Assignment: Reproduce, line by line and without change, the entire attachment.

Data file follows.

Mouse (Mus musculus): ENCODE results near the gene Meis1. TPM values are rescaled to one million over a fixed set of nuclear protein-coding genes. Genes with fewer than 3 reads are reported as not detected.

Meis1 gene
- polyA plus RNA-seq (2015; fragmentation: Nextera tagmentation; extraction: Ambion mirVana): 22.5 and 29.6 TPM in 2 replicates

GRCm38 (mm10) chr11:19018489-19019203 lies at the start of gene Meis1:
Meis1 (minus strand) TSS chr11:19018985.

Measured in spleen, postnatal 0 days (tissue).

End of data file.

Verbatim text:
Mouse (Mus musculus): ENCODE results near the gene Meis1. TPM values are rescaled to one million over a fixed set of nuclear protein-coding genes. Genes with fewer than 3 reads are reported as not detected.

Meis1 gene
- polyA plus RNA-seq (2015; fragmentation: Nextera tagmentation; extraction: Ambion mirVana): 22.5 and 29.6 TPM in 2 replicates

GRCm38 (mm10) chr11:19018489-19019203 lies at the start of gene Meis1:
Meis1 (minus strand) TSS chr11:19018985.

Measured in spleen, postnatal 0 days (tissue).